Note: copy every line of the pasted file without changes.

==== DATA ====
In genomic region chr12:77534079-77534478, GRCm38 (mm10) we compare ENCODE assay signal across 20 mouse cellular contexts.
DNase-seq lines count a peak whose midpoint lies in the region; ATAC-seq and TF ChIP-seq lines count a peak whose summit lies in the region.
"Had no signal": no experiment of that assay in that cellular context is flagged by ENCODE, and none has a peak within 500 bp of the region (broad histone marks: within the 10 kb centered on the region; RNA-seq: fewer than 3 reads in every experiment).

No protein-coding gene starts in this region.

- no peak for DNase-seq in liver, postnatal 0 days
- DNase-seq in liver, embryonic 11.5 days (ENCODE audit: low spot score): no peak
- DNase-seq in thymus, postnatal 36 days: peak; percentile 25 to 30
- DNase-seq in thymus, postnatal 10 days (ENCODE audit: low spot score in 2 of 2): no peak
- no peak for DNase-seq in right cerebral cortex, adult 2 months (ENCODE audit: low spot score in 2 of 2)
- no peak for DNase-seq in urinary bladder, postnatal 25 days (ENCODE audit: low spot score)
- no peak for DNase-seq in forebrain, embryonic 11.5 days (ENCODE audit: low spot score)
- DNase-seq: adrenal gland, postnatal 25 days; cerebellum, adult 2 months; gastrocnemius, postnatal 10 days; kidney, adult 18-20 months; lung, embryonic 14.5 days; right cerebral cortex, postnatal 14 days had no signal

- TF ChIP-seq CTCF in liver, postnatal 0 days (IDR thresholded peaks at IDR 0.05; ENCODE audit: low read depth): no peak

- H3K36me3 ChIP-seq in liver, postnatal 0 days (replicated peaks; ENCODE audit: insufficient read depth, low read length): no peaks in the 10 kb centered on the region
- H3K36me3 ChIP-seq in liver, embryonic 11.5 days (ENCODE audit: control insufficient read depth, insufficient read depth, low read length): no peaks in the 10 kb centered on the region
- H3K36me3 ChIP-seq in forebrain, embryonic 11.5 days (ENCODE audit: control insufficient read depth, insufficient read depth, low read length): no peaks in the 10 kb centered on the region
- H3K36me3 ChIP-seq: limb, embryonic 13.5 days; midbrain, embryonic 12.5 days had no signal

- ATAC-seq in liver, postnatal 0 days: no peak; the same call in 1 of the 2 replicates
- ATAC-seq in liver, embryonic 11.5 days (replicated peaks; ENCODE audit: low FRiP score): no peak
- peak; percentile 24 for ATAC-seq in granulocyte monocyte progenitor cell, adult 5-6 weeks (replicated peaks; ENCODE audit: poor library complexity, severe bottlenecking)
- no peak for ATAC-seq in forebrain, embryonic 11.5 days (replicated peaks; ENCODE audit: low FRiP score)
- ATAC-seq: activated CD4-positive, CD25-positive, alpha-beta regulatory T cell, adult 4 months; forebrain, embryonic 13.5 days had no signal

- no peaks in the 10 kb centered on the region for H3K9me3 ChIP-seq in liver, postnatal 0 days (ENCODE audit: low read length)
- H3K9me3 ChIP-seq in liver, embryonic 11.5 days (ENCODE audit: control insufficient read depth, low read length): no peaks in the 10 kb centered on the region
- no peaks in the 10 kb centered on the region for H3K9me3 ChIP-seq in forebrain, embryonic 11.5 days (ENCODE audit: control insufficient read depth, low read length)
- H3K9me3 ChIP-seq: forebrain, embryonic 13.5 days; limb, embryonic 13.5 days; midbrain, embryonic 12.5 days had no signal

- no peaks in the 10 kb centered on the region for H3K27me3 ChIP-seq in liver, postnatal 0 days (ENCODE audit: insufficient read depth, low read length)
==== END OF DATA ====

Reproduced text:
In genomic region chr12:77534079-77534478, GRCm38 (mm10) we compare ENCODE assay signal across 20 mouse cellular contexts.
DNase-seq lines count a peak whose midpoint lies in the region; ATAC-seq and TF ChIP-seq lines count a peak whose summit lies in the region.
"Had no signal": no experiment of that assay in that cellular context is flagged by ENCODE, and none has a peak within 500 bp of the region (broad histone marks: within the 10 kb centered on the region; RNA-seq: fewer than 3 reads in every experiment).

No protein-coding gene starts in this region.

- no peak for DNase-seq in liver, postnatal 0 days
- DNase-seq in liver, embryonic 11.5 days (ENCODE audit: low spot score): no peak
- DNase-seq in thymus, postnatal 36 days: peak; percentile 25 to 30
- DNase-seq in thymus, postnatal 10 days (ENCODE audit: low spot score in 2 of 2): no peak
- no peak for DNase-seq in right cerebral cortex, adult 2 months (ENCODE audit: low spot score in 2 of 2)
- no peak for DNase-seq in urinary bladder, postnatal 25 days (ENCODE audit: low spot score)
- no peak for DNase-seq in forebrain, embryonic 11.5 days (ENCODE audit: low spot score)
- DNase-seq: adrenal gland, postnatal 25 days; cerebellum, adult 2 months; gastrocnemius, postnatal 10 days; kidney, adult 18-20 months; lung, embryonic 14.5 days; right cerebral cortex, postnatal 14 days had no signal

- TF ChIP-seq CTCF in liver, postnatal 0 days (IDR thresholded peaks at IDR 0.05; ENCODE audit: low read depth): no peak

- H3K36me3 ChIP-seq in liver, postnatal 0 days (replicated peaks; ENCODE audit: insufficient read depth, low read length): no peaks in the 10 kb centered on the region
- H3K36me3 ChIP-seq in liver, embryonic 11.5 days (ENCODE audit: control insufficient read depth, insufficient read depth, low read length): no peaks in the 10 kb centered on the region
- H3K36me3 ChIP-seq in forebrain, embryonic 11.5 days (ENCODE audit: control insufficient read depth, insufficient read depth, low read length): no peaks in the 10 kb centered on the region
- H3K36me3 ChIP-seq: limb, embryonic 13.5 days; midbrain, embryonic 12.5 days had no signal

- ATAC-seq in liver, postnatal 0 days: no peak; the same call in 1 of the 2 replicates
- ATAC-seq in liver, embryonic 11.5 days (replicated peaks; ENCODE audit: low FRiP score): no peak
- peak; percentile 24 for ATAC-seq in granulocyte monocyte progenitor cell, adult 5-6 weeks (replicated peaks; ENCODE audit: poor library complexity, severe bottlenecking)
- no peak for ATAC-seq in forebrain, embryonic 11.5 days (replicated peaks; ENCODE audit: low FRiP score)
- ATAC-seq: activated CD4-positive, CD25-positive, alpha-beta regulatory T cell, adult 4 months; forebrain, embryonic 13.5 days had no signal

- no peaks in the 10 kb centered on the region for H3K9me3 ChIP-seq in liver, postnatal 0 days (ENCODE audit: low read length)
- H3K9me3 ChIP-seq in liver, embryonic 11.5 days (ENCODE audit: control insufficient read depth, low read length): no peaks in the 10 kb centered on the region
- no peaks in the 10 kb centered on the region for H3K9me3 ChIP-seq in forebrain, embryonic 11.5 days (ENCODE audit: control insufficient read depth, low read length)
- H3K9me3 ChIP-seq: forebrain, embryonic 13.5 days; limb, embryonic 13.5 days; midbrain, embryonic 12.5 days had no signal

- no peaks in the 10 kb centered on the region for H3K27me3 ChIP-seq in liver, postnatal 0 days (ENCODE audit: insufficient read depth, low read length)